The Washington Constitution provides greater protection from governmental searches of private information than is provided under the Fourth Amendment. Article 1, section 7 of the state Constitution provides that "[n]o person shall be disturbed in his private affairs, or his home invaded, without authority of law." The determination of what constitutes a "private affair" is not limited to a person's reasonable privacy expectations. Rather, Article 1, section 7 protects those privacy interests which citizens have held, and those privacy interests that citizens should be entitled to hold, safe from governmental intrusion absent authority of law. Washington courts have held that the necessary "authority of law" for a governmental invasion of private affairs is not limited to a search warrant based on probable cause, but can also include a judicially issued subpoena. A subpoena must be based on some reason beyond statutory authorization and must be subject to judicial review to reduce mistaken intrusions of people's private affairs.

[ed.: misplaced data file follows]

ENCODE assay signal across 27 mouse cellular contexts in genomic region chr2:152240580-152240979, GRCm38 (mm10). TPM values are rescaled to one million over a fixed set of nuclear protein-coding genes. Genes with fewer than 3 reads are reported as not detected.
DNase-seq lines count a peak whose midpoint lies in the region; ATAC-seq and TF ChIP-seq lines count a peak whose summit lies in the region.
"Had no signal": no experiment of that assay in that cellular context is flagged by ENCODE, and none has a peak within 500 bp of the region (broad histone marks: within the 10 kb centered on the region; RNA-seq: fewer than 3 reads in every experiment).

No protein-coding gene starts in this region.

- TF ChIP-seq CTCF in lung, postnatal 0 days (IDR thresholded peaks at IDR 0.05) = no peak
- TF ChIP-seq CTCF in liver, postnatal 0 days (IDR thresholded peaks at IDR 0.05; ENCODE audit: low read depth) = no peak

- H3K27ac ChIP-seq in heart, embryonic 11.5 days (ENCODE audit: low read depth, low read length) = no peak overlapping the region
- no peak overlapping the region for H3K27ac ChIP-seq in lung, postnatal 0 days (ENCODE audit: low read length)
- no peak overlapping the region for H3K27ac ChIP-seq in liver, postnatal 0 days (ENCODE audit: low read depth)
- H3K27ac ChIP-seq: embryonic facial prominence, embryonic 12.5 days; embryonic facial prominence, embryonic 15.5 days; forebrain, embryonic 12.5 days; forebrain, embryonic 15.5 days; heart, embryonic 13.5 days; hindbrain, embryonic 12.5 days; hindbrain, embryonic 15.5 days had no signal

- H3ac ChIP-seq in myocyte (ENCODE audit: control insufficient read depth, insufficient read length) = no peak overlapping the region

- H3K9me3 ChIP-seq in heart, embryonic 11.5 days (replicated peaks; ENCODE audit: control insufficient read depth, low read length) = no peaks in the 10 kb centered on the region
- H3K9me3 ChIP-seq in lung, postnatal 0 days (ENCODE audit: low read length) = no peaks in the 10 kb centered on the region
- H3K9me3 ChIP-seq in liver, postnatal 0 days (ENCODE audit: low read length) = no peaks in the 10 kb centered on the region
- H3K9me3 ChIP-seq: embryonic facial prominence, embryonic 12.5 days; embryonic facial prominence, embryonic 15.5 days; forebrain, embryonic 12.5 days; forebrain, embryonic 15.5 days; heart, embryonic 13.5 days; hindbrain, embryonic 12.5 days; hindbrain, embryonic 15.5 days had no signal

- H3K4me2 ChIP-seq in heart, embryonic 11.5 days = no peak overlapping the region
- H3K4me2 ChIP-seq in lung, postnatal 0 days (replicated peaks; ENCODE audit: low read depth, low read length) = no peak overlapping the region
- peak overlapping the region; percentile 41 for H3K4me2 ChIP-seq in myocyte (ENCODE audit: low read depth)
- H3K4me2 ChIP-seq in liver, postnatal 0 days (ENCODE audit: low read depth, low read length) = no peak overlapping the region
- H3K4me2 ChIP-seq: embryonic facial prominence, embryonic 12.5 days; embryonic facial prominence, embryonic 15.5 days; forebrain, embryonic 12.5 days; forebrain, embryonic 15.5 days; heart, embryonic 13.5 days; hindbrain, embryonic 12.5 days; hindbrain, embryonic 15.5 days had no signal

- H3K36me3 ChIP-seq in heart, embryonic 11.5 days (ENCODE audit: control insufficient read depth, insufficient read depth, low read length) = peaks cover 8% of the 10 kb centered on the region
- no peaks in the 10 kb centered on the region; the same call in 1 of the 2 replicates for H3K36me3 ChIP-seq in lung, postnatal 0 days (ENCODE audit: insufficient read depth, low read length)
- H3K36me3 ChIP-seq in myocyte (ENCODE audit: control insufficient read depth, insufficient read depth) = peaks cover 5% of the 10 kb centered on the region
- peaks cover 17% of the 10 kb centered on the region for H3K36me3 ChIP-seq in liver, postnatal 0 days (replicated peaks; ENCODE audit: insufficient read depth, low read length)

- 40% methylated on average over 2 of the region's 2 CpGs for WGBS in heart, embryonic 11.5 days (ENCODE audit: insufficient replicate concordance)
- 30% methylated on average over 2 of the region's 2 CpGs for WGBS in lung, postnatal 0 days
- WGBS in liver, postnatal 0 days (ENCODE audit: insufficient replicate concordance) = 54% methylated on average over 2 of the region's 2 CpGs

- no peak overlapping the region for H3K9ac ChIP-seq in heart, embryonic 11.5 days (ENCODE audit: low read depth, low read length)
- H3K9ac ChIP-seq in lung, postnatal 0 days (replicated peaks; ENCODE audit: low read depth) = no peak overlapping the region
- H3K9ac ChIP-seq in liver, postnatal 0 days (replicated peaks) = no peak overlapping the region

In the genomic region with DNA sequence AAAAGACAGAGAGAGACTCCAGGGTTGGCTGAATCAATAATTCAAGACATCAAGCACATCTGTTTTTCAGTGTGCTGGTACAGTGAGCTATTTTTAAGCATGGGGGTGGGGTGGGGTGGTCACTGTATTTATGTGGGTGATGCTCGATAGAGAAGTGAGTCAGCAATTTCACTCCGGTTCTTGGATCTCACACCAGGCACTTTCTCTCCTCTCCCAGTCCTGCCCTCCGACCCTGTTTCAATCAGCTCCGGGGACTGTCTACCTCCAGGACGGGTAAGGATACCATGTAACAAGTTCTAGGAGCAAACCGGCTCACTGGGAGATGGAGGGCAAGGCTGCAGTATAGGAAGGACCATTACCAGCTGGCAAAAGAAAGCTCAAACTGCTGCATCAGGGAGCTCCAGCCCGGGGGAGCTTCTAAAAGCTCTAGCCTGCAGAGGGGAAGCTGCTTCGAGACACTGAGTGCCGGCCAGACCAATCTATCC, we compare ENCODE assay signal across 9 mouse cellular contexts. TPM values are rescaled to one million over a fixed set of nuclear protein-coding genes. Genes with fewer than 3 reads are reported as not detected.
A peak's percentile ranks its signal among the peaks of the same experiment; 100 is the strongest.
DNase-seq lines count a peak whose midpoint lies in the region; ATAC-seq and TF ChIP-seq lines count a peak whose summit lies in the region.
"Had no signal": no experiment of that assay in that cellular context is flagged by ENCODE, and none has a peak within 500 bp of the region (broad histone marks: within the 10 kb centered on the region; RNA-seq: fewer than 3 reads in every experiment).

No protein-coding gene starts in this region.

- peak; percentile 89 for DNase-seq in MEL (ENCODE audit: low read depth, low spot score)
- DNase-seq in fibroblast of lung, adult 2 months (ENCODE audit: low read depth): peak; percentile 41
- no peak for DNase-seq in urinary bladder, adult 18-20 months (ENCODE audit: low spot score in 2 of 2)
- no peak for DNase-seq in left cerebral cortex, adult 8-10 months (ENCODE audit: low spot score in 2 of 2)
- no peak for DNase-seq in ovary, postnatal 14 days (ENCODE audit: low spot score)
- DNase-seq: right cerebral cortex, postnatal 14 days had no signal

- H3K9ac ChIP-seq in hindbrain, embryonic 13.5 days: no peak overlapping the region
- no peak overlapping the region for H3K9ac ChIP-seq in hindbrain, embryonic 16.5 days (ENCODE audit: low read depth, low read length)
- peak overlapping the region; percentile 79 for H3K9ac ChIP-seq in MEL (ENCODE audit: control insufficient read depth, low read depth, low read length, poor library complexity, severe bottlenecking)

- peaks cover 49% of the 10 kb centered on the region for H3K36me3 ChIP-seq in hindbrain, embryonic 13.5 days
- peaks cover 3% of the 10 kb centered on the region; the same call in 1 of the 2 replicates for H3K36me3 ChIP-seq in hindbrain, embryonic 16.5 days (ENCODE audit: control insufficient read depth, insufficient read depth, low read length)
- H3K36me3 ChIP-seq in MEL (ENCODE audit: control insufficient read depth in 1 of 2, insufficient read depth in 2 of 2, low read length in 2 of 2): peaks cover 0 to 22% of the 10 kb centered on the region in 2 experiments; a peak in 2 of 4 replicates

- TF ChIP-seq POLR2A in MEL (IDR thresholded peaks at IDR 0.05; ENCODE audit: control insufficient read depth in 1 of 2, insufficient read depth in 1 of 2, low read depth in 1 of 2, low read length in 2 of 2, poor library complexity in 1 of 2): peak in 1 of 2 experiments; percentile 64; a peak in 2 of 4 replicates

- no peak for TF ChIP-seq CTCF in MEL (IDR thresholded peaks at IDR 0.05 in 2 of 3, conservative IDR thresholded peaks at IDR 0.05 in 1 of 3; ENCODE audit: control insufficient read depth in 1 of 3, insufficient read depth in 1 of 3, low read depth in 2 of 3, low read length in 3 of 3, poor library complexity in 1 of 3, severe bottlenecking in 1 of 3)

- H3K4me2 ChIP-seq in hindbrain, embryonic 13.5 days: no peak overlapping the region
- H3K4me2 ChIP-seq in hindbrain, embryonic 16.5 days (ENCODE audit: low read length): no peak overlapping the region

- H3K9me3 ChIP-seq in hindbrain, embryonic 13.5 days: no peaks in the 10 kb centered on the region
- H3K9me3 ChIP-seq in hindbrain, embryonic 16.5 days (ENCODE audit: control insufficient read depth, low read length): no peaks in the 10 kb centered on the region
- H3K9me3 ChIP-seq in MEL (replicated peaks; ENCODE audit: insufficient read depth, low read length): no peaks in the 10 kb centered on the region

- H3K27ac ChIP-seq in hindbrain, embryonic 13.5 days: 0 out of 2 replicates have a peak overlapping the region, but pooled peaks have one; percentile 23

Sexual Exploitation of Children.
Washington criminal laws addressing the sexual exploitation of children establish a number of specific crimes, including:
Sexual Exploitation of a Minor;
Dealing in Depictions of a Minor Engaged in Sexually Explicit Conduct;
Sending or Bringing into State Depictions of a Minor Engaged in Sexually Explicit Conduct;
Possession of Depictions of a Minor Engaged in Sexually Explicit Conduct;
Viewing Depictions of a Minor Engaged in Sexually Explicit Conduct;
Communication with a Minor for Immoral Purposes;
Commercial Sexual Abuse of a Minor;
Promoting Commercial Sexual Abuse of a Minor;
Promoting Travel for Commercial Sexual Abuse of a Minor; and
Permitting Commercial Sexual Abuse of a Minor.
Summary of Bill:
Administrative Subpoena Authority.
In any criminal investigation of an offense involving the sexual exploitation of children, the Attorney General or a prosecuting attorney may issue a subpoena to a provider of electronic communication services or remote computing services requiring the production of relevant records where the Attorney General or prosecuting attorney has reason to suspect a crime of sexual exploitation of a child has been committed.
A subpoena must specify the records or information required to be produced and specify a return date within a reasonable period. The subpoena may not require a provider to produce any customer or subscriber records or information other than the following: